‘Baby it’s Cold Outside’ Banned From Radio

As the #MeToo Movement becomes more expressed across the US, many radio stations have chosen to discontinue the playing of ‘Baby it’s Cold Outside’ in 2018, due to inappropriate content and suggestion of non consensual activity.

As society becomes more sensitive concerning controversial issues, and people become more and more outspoken concerning their history, the line between appropriate and inappropriate becomes more and more ill defined. As this happens, topics, songs, opinions, and jokes that once were accepted in society are suddenly regarded as sexist, suggestive, or even criminal.

First banned by the Star102 FM radio station in Cleveland, Ohio, this ban has been adopted by an increasing number of radio stations across the US as the holiday season progresses. Apparently, the lyrics of this song are too suggestive and controversial in today’s climate, and must be banned.

So what side of the line is this song on? Is it innocent and fun, or has it become too suggestive in today’s current political climate?  Deana Martin, the daughter of Dean Martin, the singer of this song, believes strongly in this song’s innocence. She says, “I was absolutely flabbergasted… It’s just insane. When I heard it, I said, ‘This can’t possibly be.’ You know, it’s a sweet, flirty, fun holiday song that’s been around for 40 years for my dad.” Clearly, when given a different perspective, this song still has its innocence.

However, critics believe that “the 1944 song sees a woman being pressured to stay at a man’s home, despite her own suggestions that she should leave.” This proves once again how in today’s political climate, a simple phrase now has at least twenty different levels in which people can perceive it. So is the song truly suggestive, has it always been suggestive, or is it only the evolution of perspective?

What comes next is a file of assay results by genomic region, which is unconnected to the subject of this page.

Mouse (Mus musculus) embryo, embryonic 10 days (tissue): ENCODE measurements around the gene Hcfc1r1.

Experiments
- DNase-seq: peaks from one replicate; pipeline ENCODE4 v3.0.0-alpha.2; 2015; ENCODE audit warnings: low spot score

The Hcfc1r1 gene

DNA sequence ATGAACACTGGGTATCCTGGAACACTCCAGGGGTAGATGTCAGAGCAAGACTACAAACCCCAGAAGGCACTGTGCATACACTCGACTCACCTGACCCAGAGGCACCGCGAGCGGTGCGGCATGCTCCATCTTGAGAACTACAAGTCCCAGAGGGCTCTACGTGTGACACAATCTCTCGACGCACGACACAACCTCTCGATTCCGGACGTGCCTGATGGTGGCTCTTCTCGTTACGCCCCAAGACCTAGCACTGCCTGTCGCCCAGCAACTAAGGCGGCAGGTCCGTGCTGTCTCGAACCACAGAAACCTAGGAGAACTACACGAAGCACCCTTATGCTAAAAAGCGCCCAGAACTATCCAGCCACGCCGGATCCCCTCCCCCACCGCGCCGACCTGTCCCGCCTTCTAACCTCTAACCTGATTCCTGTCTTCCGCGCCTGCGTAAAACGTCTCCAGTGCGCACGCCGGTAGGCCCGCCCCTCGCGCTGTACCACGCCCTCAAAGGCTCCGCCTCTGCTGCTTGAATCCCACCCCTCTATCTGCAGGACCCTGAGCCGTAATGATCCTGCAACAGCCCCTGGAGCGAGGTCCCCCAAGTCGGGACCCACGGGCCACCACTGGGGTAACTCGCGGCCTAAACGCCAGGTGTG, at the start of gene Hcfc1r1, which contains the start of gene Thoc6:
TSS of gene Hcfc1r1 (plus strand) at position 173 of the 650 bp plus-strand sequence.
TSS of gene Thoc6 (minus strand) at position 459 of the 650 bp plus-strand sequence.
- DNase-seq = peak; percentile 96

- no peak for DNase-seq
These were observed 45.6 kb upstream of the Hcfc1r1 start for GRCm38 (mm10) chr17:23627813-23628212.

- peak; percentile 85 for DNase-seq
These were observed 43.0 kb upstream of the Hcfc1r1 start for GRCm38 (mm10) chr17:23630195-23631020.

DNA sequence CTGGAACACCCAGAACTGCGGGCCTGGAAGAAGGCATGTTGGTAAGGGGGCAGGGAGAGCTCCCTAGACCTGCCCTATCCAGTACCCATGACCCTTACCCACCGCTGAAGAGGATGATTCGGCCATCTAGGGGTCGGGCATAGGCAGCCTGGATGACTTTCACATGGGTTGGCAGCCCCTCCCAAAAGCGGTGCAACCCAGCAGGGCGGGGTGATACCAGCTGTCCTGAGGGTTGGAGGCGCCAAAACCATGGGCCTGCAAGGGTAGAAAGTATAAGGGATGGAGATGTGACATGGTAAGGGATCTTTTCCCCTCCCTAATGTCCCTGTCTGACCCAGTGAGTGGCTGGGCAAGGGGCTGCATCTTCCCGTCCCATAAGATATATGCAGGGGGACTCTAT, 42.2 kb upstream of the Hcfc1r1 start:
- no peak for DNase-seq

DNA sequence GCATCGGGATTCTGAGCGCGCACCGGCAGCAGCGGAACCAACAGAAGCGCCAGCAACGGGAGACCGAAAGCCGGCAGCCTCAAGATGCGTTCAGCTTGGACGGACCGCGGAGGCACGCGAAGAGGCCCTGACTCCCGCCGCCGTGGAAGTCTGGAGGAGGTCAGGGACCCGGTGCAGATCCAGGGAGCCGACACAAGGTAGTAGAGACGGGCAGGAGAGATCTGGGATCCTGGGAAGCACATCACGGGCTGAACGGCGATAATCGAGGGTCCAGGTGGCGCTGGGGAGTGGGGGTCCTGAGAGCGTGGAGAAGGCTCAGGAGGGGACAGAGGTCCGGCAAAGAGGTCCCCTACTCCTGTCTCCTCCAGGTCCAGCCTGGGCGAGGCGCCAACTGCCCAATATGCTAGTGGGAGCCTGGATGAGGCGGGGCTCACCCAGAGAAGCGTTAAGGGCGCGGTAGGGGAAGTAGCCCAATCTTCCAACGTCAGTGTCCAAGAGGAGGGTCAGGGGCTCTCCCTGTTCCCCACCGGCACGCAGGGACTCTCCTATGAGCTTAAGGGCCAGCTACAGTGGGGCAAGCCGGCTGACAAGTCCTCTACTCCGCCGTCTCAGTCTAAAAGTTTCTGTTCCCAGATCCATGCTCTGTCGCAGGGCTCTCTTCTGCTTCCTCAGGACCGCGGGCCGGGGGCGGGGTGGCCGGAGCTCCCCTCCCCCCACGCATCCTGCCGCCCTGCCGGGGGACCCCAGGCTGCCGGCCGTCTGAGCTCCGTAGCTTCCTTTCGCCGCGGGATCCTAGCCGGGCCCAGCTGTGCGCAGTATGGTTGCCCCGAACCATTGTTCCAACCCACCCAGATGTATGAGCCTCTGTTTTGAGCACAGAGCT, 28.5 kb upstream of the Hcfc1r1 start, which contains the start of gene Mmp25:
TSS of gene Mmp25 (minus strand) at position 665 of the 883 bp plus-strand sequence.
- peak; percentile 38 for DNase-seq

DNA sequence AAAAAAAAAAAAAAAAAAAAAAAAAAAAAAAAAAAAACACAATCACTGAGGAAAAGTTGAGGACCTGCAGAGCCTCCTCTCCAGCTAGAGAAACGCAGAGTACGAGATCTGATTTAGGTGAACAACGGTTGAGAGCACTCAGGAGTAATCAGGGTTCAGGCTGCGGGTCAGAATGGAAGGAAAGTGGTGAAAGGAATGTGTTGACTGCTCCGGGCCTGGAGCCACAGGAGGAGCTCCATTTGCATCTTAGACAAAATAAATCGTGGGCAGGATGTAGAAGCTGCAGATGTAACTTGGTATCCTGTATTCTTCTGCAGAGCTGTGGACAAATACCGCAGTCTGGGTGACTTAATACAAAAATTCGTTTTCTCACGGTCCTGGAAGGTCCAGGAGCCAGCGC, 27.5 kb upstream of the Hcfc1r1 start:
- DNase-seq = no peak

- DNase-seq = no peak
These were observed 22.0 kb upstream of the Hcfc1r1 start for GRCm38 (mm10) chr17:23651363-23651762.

Glenn Anderson says, “The world we live in is extra sensitive now, and people get easily offended, but in a world where #MeToo has finally given women the voice they deserve, the song has no place”, he wrote. This is a valid point, and must be acknowledged. As the economic climate of the world changes, so must our standards of politically correct, and so must we.

Others are torn between sides, and have an unbiased opinion on the topic. Pippa says, “I see why the banning of this song can be good, but I can also see how people can be angry about this. It really shows how sensitive people have become in our modern world.”

When considering these opinions, and truly deciphering the meaning of the song, the true thing that should be acknowledged is the complexity of our modern world. What does this banning, or not banning, mean to our society? Will we ever reach a peace? And how far are we willing to go in order to be politically correct?

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